father, Donald E. Yapp, was in the Big Red One, 1st Division, 16th Infantry, G
Company storming the Easy Red sector led by commander Joe Dawson during the
first wave. Some of his friends were Sergeant Ed Tatara, Joseph Pilck, Laverne
Smith, Lawrence Krumonacher, and James Krucas. My dad never talked about the war
nor his experiences to his children until I was an adult around age 30. I
remember when he got the big packet from Steven Ambrose during the mid '80's,
but even with the long period of time the vets had to complete the packet my dad
never once took a look at it. We simply could not convince him to look into it.
We had to respect his privacy and inability to take himself back to those
Luckily, one of his friend's son decided to write an Essay about G Company on
D-Day as part his History Class at Yale University in 1994. He came to visit my
dad, Joe Dawson, and several others over a period of months to collect
information. So, I now know his movements in large part.
His friend, Sergeant Ed Tatara, used his bangalore torpedo to shoot a hole in
the barbed wire which allowed the men to move off the beach. My father was one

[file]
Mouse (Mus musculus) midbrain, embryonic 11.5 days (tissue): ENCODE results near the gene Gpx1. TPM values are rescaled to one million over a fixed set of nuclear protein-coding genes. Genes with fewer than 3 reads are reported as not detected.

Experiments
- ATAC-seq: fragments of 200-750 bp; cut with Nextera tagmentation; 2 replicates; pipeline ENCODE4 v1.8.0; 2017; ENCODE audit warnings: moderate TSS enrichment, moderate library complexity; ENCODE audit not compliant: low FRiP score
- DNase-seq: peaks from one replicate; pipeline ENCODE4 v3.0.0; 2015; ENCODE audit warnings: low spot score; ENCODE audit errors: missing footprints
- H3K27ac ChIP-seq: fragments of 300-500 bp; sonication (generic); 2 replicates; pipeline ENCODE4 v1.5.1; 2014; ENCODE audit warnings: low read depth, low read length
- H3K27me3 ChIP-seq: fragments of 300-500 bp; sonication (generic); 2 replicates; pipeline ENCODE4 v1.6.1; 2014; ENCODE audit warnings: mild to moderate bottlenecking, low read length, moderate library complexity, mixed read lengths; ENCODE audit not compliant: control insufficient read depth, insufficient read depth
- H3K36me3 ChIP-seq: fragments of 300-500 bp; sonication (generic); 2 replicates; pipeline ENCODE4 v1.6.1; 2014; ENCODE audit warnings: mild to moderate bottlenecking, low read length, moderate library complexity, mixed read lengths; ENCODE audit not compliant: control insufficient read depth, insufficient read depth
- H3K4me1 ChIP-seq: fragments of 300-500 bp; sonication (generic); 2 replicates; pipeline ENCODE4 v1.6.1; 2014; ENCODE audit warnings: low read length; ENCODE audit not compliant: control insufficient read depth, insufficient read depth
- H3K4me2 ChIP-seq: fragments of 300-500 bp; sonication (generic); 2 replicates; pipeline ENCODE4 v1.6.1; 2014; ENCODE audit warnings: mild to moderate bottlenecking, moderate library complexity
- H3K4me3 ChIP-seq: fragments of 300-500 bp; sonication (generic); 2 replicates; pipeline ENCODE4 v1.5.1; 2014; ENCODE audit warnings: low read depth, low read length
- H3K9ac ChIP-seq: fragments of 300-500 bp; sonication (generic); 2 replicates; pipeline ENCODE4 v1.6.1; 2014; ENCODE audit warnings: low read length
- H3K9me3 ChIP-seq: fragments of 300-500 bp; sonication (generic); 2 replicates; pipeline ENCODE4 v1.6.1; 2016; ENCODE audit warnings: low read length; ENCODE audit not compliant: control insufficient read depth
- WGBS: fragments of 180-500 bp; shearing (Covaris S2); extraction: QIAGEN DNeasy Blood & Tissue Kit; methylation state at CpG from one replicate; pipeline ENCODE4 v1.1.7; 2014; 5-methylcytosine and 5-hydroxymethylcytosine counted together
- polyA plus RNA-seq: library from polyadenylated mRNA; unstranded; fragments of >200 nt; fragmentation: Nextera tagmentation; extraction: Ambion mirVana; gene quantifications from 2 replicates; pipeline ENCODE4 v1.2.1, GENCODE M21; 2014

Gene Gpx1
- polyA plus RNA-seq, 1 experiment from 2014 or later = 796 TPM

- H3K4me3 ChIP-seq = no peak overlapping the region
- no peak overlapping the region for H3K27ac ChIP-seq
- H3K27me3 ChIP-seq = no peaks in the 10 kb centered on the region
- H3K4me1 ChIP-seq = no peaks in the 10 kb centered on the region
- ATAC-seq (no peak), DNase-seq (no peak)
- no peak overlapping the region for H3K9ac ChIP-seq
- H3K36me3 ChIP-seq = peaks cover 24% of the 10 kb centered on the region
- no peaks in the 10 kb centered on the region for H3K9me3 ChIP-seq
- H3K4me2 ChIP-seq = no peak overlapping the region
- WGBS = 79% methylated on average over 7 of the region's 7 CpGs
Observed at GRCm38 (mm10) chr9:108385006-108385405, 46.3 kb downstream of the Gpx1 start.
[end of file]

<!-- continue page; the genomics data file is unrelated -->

of a few men with Tatara and Dawson who moved across the minefields, made the
ascent up a narrow path perhaps made by animals and dealt with the Germans in
the pill box above. He was decorated for extraordinary heroism pinned on him by
General Eisenhower in a private ceremony for the 16th Regiment on July 2, 1944.
He somehow survived the onslaught that day and for another 120 days pushing
inland through the French countryside before he was hit by a German sniper in
his gun belt sending shrapnel throughout his body. This young German soldier
didn't shoot him on site; rather, he plopped him over his shoulder and carried
him until he saw a wheel barrow to place him in and wheeled him to the German
army's makeshift hospital set up in a barn.
My father had a very rich wartime history escaping death many times. He was
shuttled around to numerous prisoner camps until liberation day. At 79 lbs. and
gangrene set in his legs he was racked with infection in over 150 leg ulcers. He
was ultimately rescued by the German farmer whose land was being used for a camp
by secretly taking him to the Catholic Hospital in Neumarkt-St. Veit. There the
German Doctor, Dr. Fritz Kobl, and his nurses hid him away, fed and treated him
which saved his life in the weeks before liberation day.
He passed away in 2002.